We are fully committed to ensuring that everyone in the UK can be part of the London 2012 Olympic and Paralympic Games. We aim to do this through cultural events across the country, more opportunities to take part in sport and to be physically active, and a range of volunteering, jobs and skills initiatives as well as business opportunities. The Legacy Action Plan which I published in June sets out more details on how we propose to deliver this vision.
I am also keen for regions to identify what is important to them. At a regional level this work is being taken forward by the Nations and Regions Group (NRG) who are working hard to optimise local benefits of the Games. The north-east representative is Peter Rowley, chair of the Regional Sports Board. The north-east launched its regional plan to maximise the benefits of the Games on 18 July 2007. This can be found on the North East Regional Development Agency website:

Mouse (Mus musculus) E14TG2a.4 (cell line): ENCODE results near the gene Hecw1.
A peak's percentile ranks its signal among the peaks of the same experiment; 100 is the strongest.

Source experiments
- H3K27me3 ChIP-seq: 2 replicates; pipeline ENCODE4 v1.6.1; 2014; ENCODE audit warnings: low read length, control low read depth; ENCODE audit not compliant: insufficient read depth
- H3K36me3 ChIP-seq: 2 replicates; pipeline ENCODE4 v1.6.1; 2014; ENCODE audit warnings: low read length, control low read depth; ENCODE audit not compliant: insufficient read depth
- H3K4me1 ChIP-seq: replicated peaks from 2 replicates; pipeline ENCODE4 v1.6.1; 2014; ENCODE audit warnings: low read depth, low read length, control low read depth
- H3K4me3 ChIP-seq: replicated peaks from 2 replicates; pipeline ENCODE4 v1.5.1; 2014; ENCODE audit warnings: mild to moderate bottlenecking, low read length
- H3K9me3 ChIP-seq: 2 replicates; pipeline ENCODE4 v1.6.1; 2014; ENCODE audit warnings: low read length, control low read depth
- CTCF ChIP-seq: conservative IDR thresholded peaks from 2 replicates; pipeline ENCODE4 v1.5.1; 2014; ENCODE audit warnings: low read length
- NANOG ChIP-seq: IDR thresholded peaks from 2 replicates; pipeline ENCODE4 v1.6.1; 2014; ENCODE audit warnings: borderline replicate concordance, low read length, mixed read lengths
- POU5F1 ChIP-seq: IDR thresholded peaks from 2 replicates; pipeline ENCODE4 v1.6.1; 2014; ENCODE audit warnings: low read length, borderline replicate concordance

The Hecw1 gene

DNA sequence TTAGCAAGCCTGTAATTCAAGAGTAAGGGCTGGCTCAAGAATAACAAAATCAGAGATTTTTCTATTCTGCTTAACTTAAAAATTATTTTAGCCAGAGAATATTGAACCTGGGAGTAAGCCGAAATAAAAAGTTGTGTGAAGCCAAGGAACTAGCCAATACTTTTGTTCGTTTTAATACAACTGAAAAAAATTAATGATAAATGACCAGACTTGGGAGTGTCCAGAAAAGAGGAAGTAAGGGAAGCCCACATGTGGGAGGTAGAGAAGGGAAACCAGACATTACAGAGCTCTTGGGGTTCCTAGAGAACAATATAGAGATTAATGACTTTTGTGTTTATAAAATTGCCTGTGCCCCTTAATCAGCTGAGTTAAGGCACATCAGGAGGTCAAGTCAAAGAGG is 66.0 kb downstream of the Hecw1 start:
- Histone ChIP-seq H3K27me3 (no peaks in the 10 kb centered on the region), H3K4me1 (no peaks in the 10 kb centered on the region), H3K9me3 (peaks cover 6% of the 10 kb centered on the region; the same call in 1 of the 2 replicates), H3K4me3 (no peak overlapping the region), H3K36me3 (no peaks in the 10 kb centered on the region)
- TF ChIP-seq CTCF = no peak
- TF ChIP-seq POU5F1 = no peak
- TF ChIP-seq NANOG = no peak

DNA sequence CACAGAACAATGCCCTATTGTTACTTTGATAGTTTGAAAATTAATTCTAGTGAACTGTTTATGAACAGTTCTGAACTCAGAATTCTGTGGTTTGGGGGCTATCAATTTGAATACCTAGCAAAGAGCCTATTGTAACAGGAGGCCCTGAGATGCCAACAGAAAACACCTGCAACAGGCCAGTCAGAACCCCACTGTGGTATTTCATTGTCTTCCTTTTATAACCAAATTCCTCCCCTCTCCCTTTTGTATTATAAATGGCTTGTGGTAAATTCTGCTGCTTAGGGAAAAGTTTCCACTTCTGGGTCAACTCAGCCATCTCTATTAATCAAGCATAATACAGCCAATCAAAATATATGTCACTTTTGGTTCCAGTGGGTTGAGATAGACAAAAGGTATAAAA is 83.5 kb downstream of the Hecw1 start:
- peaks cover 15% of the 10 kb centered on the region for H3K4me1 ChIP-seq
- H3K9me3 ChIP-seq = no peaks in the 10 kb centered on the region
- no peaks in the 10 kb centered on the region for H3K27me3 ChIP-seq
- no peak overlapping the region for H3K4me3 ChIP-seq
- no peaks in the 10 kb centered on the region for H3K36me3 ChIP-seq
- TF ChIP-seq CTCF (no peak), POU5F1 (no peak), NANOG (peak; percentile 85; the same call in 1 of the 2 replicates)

Progress on legacy in the north-east is already being made. Of the 23 eligible local authorities in the north-east, 16 have agreed to offer free swimming to those aged 16 or under and seven have agreed to offer free swimming to those aged 60 or over only. 19 Olympic and eight Paralympic facilities from the north-east are included in the official London 2012 Pre-Games Training Camp Guide; 40 events took place in the region during the Cultural Olympiad ‘Open Weekend’ and 22 special ‘handover flags’ were raised. Additionally, 97 schools and colleges in the north-east hosted Paralympic Games-focused activities for children and young people as part of Paralympic handover celebrations.
Furthermore, St. James' Park, Newcastle (home of Newcastle United) will experience first hand the excitement of Games activity by hosting rounds of the football competition during 2012.